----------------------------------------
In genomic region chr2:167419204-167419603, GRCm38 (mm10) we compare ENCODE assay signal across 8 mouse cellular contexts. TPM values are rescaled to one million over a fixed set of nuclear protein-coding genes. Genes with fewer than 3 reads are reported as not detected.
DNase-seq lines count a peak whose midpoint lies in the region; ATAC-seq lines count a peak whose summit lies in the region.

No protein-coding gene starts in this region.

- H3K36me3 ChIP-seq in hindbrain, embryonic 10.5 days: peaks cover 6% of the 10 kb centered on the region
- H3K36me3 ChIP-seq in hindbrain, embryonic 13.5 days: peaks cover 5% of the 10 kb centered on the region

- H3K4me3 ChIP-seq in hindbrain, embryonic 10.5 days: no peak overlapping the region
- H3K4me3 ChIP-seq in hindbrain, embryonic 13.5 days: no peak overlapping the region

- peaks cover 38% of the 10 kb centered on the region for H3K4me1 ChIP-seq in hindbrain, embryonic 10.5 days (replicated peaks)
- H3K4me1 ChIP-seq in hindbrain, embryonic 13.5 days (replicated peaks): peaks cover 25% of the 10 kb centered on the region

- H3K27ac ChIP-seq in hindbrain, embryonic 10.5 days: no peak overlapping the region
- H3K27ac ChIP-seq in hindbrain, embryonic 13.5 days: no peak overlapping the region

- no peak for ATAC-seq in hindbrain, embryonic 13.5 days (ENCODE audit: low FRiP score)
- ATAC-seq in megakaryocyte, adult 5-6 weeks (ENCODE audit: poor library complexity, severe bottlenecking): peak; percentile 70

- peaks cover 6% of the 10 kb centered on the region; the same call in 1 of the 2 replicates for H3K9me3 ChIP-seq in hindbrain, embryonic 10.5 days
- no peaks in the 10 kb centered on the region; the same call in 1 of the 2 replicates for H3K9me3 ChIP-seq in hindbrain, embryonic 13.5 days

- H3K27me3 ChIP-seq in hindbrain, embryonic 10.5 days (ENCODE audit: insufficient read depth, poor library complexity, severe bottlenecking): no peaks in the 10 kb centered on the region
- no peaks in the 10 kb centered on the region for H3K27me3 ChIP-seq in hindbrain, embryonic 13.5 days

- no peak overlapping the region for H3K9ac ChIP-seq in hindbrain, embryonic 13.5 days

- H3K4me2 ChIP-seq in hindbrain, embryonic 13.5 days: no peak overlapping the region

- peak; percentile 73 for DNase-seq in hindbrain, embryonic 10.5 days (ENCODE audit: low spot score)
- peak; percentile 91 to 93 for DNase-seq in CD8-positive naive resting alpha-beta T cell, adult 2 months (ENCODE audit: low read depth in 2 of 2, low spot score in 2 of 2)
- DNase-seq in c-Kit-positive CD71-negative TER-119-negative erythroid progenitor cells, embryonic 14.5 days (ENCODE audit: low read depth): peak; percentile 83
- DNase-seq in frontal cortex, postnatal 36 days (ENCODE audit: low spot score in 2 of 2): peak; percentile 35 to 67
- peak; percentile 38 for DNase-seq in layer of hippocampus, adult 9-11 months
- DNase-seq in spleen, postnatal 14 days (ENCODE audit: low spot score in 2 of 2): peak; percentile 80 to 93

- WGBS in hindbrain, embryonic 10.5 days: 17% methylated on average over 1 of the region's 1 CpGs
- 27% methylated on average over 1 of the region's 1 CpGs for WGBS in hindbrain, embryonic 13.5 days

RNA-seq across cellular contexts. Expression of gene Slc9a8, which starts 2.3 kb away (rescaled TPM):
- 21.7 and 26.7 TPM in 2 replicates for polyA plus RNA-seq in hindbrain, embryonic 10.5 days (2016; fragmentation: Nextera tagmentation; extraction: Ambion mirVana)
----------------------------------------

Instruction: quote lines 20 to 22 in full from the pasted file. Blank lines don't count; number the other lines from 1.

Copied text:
- peak; percentile 73 for DNase-seq in hindbrain, embryonic 10.5 days (ENCODE audit: low spot score)
- peak; percentile 91 to 93 for DNase-seq in CD8-positive naive resting alpha-beta T cell, adult 2 months (ENCODE audit: low read depth in 2 of 2, low spot score in 2 of 2)
- DNase-seq in c-Kit-positive CD71-negative TER-119-negative erythroid progenitor cells, embryonic 14.5 days (ENCODE audit: low read depth): peak; percentile 83